Time for Ed Miliband to speak up on child benefit

Labour's new leader needs to start as he means to go on and highlight the flaws in Osborne's rationa

As today's frontpages demonstrate, George Osborne's announcement yesterday that the coalition will be withdrawing universal child benefit has provoked concern and controversy across the political spectrum.

For a newly-elected leader of the opposition, this was surely a great opportunity to get stuck into the counter-arguments and start as strongly as you mean to go on. Add to this the fact that Ed Miliband has long been an advocate of maintaining universal benefits as far as possible. In September 2009, when interviewed by the BBC in his role as Labour's manifesto co-ordinator, he emphasised the importance of a mix of universal and targeted welfare, saying:

"Lots of families need the support that child benefit provides, not just the poorest."

A year on, on The Andrew Marr Show a few weeks ago, he said he didn't support reopening the issue of universal benefits, saying that means testing has "real problems", going on to say:

"I'm all for speaking hard truths. I don't personally think undermining the universal welfare state is the right thing to do."

Why, then, has Ed been so conspicuously absent from the debate since Osborne's speech yesterday?

Yvette Cooper is the only Labour figure who has made it into the coverage today in her capacity as shadow work and pensions secretary, which incidentally can't be doing her profile as a potential shadow chancellor any home. Most of the major papers feature a version of the following quote from her:

"The Government's unfair attack on child benefit is now unravelling. The Chancellor only announced means testing this morning, and already the Children's Minister has admitted that the thresholds need to be looked at again. They have clearly been taken aback by the reaction of parents across the country."

It could well be, as Iain Martin has suggested, that Labour are choosing to stand back and let the Tories face the not inconsiderable opposition from their own party, the Institute for Fiscal Studies, and others, before weighing in with their own defence of universal benefits, and universal child benefit in particular.

But it is now over 24 hours since Osborne's announcement, and Ed's silence is starting to seem less strategic, and more hesitant. There are intelligent and substantive counter-arguments to be made to this cut, as Nicola Smith demonstrated yesterday on Left Foot Forward. This is a big opportunity for him to make a real statement about the kind of leader of the opposition he is going to be, and to set the tone for how Labour are going to respond to the spending review in a few weeks' time. During the summer's hustings, he spoke often about the hard work Labour need to do to get back in power -- now it's time to lead by example and start doing it.

Caroline Crampton is assistant editor of the New Statesman. She writes a weekly podcast column.

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It's not WhatsApp that was at fault in the Westminster attacks. It's our prisons

Britain's criminal justice system neither deterred nor rehabilitated Khalid Masood, and may even have facilitated his radicalisation. 

The dust has settled, the evidence has been collected and the government has decided who is to blame for the attack on Westminster. That’s right, its WhatsApp and their end-to-end encryption of messages. Amber Rudd, the Home Secretary, wants tech companies to install a backdoor into messages like these that the government can then access.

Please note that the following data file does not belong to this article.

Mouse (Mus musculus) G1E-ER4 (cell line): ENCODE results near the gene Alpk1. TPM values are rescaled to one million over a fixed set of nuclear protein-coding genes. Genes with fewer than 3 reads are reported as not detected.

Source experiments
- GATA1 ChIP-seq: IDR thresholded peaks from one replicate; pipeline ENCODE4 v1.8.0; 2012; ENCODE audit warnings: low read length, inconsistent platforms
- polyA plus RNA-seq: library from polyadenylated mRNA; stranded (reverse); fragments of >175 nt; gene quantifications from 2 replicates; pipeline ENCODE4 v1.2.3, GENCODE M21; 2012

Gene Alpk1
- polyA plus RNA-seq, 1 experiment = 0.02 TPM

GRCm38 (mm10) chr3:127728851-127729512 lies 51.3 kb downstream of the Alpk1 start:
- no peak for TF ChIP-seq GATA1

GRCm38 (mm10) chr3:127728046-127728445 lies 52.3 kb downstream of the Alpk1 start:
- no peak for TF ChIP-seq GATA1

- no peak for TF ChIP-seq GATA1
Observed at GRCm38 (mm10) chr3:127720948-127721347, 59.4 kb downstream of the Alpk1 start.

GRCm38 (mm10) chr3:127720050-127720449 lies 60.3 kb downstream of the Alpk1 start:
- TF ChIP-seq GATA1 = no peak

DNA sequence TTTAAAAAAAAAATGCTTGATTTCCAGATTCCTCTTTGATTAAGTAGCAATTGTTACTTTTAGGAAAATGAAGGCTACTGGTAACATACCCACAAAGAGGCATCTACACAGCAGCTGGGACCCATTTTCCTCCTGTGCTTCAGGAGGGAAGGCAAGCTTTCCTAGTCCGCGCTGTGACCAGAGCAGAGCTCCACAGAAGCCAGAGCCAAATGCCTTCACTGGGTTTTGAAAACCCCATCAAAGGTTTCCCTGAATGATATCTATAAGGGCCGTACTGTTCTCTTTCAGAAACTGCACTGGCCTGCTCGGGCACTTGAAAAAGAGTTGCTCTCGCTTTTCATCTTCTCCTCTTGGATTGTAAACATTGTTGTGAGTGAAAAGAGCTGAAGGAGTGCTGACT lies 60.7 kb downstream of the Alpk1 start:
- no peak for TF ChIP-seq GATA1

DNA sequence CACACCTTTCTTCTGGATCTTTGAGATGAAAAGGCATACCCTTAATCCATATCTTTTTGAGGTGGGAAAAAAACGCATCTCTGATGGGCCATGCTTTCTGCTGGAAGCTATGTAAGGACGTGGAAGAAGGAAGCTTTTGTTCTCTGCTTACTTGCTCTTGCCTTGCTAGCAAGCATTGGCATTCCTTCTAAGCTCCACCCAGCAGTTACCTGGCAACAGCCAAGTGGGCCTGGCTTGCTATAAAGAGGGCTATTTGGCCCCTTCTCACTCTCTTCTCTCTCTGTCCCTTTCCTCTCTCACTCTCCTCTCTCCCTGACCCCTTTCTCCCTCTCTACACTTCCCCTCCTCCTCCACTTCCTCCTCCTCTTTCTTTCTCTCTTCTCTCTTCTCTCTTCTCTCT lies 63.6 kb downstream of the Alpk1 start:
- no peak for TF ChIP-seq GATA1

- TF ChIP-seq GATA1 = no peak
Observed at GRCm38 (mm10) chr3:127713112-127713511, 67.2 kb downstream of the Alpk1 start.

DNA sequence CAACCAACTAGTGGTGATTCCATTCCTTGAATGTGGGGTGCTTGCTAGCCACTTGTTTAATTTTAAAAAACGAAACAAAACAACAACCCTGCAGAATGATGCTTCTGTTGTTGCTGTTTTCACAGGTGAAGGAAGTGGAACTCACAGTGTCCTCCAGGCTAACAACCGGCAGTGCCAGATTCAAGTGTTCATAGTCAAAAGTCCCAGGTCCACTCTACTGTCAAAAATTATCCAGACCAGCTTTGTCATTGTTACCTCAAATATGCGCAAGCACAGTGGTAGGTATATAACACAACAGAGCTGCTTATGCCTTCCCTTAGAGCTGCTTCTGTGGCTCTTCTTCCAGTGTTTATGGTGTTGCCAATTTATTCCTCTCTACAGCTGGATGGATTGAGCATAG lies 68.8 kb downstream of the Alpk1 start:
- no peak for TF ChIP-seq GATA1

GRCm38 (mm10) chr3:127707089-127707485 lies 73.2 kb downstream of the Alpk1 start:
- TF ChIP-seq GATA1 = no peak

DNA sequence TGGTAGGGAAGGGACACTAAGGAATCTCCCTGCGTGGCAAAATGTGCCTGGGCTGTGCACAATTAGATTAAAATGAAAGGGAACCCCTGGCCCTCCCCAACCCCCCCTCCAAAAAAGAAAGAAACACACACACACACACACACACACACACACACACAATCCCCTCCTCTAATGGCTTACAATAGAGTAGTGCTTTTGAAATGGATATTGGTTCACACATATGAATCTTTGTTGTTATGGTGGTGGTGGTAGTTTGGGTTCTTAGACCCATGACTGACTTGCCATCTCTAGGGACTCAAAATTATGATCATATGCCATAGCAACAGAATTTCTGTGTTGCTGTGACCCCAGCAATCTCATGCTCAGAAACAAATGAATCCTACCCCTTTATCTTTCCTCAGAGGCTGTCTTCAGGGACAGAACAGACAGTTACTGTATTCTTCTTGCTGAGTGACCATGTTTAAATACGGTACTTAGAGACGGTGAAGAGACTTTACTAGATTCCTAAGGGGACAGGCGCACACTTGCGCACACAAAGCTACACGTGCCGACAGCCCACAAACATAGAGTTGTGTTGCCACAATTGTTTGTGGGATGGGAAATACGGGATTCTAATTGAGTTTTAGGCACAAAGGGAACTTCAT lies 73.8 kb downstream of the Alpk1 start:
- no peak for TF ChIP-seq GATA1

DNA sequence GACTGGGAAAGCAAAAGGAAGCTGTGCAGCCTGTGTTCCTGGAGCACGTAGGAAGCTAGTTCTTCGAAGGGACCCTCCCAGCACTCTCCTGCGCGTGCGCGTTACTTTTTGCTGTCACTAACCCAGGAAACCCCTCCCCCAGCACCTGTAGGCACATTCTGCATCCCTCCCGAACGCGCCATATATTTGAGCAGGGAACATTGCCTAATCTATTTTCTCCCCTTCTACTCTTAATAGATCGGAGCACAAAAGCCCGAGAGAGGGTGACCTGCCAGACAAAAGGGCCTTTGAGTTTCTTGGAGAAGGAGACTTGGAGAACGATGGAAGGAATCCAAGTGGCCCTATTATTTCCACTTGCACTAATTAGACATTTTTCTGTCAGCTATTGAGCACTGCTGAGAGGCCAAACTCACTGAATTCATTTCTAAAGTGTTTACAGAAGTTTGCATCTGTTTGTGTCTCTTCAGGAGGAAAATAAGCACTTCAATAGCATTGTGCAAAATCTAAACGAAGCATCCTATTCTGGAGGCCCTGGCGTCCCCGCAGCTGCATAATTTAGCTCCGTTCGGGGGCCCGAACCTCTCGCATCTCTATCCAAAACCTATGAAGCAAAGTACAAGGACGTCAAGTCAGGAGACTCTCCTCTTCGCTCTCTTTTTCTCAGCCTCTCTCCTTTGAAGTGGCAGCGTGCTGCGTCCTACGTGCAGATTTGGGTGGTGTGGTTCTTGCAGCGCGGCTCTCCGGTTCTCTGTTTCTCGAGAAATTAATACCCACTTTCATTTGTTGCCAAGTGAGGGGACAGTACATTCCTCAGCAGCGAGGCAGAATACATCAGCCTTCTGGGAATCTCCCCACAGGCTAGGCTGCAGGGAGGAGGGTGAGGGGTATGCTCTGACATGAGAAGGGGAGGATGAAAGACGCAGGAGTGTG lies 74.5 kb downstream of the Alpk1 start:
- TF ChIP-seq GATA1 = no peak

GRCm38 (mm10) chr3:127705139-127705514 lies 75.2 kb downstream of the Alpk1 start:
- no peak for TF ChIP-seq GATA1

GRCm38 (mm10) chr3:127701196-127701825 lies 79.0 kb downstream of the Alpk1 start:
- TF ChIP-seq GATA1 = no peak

There are a couple of problems here, not least that Adrian Russell aka Khalid Masood was known to the security services but considered to be low-risk. Even if the government had had the ability to gain entry to his WhatsApp, they wouldn’t have used it. Then there’s the fact that end-to-end encryption doesn’t just protect criminals and terrorists – it protects users from criminals and terrorists. Any backdoor will be vulnerable to attack, not only from our own government and foreign powers, but by non-state actors including fraudsters, and other terrorists.

(I’m parking, also, the question of whether these are powers that should be handed to any government in perpetuity, particularly one in a country like Britain’s, where near-unchecked power is handed to the executive as long as it has a parliamentary majority.)

But the biggest problem is that there is an obvious area where government policy failed in the case of Masood: Britain’s prisons system.

Masood acted alone though it’s not yet clear if he was merely inspired by international jihadism – that is, he read news reports, watched their videos on social media and came up with the plan himself – or he was “enabled” – that is, he sought out and received help on how to plan his attack from the self-styled Islamic State.

But what we know for certain is that he was, as is a recurring feature of the “radicalisation journey”, in possession of a string of minor convictions from 1982 to 2002 and that he served jail time. As the point of having prisons is surely to deter both would-be offenders and rehabilitate its current occupants so they don’t offend again, Masood’s act of terror is an open-and-shut case of failure in the prison system. Not only he did prison fail to prevent him committing further crimes, he went on to commit one very major crime.  That he appears to have been radicalised in prison only compounds the failure.

The sad thing is that not so very long ago a Secretary of State at the Ministry of Justice was thinking seriously about prison and re-offending. While there was room to critique some of Michael Gove’s solutions to that problem, they were all a hell of a lot better than “let’s ban WhatsApp”. 

Stephen Bush is special correspondent at the New Statesman. His daily briefing, Morning Call, provides a quick and essential guide to British politics.